His younger brother Scudamore Winde Steel was made of sterner stuff and had a long and distinguished career in the Indian Army ending up as a Lieutenant General and with a knighthood. Their sister Penelope Sarah became a schoolmistress at the National School, Batson Street, Limehouse and lived to the age of 84.

Lt.-Gen. Sir Scudamore Winde Steel

Anne Steel followed in her father’s footsteps marrying twice into the printing and publishing trade. Some of her descendants live today in the USA but her nephews and nieces had all died without children by the early twentieth century.

Her nephew Charles, son of Sir Scudamore Winde Steel, married the sister of Kitty O’Shea – but that as they say is another story.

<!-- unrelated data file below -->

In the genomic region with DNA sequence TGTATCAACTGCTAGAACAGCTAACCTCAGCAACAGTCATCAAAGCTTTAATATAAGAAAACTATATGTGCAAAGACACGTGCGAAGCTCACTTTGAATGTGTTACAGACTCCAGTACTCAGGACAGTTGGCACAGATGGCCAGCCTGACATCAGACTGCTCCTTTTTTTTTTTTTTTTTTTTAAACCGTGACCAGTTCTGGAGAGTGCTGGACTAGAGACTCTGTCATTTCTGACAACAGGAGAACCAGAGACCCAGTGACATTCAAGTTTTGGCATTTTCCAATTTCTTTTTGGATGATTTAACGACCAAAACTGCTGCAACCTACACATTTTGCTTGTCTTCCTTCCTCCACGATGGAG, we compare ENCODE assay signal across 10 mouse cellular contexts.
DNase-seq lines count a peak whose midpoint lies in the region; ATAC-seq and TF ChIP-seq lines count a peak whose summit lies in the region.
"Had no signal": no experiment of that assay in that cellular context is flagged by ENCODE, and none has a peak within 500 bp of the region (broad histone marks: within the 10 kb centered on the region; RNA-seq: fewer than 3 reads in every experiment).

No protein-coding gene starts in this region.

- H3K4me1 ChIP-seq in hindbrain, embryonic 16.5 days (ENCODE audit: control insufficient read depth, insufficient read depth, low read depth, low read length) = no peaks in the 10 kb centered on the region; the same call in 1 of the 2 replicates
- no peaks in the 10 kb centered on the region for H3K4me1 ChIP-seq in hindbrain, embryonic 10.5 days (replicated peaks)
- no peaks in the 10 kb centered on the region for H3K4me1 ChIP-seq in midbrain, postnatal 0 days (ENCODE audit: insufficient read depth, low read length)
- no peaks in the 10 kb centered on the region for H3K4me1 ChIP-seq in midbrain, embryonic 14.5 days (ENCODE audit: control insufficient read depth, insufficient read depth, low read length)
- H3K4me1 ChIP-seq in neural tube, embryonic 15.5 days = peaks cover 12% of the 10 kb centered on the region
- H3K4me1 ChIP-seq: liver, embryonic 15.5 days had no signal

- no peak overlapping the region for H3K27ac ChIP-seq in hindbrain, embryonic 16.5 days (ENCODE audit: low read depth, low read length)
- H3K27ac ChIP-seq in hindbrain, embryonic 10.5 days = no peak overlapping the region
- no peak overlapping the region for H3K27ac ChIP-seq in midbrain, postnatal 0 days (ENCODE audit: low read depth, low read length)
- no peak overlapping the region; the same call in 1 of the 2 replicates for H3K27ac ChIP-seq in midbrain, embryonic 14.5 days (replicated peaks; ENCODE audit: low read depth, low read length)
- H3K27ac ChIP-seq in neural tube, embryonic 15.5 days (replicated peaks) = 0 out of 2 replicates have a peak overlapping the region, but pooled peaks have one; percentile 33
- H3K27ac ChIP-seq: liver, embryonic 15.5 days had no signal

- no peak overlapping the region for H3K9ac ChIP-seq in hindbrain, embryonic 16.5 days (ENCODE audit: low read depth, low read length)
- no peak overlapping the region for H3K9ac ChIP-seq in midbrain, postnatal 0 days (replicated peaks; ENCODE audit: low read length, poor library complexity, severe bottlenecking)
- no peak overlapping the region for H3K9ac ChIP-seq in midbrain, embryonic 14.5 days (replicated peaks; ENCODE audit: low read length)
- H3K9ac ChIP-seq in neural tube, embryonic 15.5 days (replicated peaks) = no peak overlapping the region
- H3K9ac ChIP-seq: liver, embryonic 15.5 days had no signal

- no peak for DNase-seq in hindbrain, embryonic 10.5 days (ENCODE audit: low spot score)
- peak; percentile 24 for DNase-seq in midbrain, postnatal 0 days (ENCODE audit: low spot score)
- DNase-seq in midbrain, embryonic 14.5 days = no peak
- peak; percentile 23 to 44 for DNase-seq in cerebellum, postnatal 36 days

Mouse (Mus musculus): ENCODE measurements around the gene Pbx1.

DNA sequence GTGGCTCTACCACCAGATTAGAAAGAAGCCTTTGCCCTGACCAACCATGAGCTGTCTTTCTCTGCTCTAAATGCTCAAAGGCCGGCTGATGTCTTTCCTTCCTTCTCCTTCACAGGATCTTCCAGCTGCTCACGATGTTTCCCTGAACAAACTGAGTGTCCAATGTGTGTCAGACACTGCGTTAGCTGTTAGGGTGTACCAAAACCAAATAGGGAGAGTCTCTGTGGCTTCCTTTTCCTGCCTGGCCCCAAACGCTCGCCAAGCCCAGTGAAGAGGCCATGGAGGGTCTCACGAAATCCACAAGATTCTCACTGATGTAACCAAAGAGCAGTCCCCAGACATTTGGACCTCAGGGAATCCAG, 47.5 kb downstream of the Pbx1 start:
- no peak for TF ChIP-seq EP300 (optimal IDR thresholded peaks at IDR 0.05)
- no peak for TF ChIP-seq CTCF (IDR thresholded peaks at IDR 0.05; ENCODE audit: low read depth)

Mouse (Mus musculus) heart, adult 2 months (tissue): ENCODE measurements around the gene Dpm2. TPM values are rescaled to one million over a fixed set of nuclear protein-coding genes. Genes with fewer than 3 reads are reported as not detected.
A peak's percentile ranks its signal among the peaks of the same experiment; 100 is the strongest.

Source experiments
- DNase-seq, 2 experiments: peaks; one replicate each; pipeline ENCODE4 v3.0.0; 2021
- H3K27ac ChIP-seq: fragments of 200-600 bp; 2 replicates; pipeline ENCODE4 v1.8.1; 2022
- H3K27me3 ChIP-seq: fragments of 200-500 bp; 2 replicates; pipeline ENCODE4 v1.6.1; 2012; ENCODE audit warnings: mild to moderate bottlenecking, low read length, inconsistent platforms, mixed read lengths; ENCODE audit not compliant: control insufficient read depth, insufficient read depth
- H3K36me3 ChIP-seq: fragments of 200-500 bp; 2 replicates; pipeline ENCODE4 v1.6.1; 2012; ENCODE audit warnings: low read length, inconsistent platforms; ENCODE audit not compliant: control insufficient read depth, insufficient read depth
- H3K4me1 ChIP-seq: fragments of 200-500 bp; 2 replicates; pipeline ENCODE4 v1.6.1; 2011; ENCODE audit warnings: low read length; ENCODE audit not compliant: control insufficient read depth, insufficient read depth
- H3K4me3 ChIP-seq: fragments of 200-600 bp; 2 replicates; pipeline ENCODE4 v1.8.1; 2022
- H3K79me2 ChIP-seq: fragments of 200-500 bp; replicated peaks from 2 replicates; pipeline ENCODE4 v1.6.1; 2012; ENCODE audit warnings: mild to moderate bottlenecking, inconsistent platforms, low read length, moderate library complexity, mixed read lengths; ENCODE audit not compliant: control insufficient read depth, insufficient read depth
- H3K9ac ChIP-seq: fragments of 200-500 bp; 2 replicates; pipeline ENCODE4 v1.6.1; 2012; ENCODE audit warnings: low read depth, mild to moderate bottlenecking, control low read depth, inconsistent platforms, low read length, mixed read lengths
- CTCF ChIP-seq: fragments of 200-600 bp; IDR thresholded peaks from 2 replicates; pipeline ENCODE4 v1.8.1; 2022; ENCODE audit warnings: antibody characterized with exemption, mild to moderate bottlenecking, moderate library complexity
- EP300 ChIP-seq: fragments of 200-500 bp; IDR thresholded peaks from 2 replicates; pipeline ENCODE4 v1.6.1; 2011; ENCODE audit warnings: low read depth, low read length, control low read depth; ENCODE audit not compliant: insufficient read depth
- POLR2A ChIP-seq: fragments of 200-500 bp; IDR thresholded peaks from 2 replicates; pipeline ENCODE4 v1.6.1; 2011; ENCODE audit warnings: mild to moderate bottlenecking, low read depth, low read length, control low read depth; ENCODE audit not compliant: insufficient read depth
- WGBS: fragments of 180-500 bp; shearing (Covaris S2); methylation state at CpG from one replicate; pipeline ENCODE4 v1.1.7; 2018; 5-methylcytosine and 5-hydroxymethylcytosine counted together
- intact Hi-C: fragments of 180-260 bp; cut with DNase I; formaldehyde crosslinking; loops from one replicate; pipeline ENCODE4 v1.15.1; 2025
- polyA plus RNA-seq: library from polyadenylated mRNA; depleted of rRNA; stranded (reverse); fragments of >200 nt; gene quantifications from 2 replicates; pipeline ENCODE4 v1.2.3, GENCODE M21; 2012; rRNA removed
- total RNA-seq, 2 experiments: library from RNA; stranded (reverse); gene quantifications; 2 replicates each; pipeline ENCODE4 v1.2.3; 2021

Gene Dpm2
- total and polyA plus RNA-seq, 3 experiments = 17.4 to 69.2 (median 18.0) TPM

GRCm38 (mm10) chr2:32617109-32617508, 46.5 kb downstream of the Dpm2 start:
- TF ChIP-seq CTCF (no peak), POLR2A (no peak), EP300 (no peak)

[1] Kingston Merchants and the Atlantic Slave Trade in the Eighteenth Century, Trevor Burnard, BGEAH, Stirling, 3 September 2009

[2]    Gentleman’s magazine Vol. 73 (1803), p 93.


Wills, silver candlesticks, and green handled knives

Samuel Alpress c. 1780


The most disappointing Wills from every point of view are those where a man leaves everything to his ‘beloved wife’ (un-named) and says nothing else, apart perhaps from commending his soul to God and requesting payment of all his just debts – not the unjust ones of course! Admirable as it is that he provides amply for his widow, he leaves little to the family historian.

The best Wills for a genealogist are those that mention lots of friends and relations by name, perhaps even including their home town or street. If they also include details of the relationship so much the better, although you do have to remember that ‘my sister’ might be ‘my sister-in-law’, my niece could be a great niece and ‘my kinsman’ may give you weeks of work trying to work out just how they were related.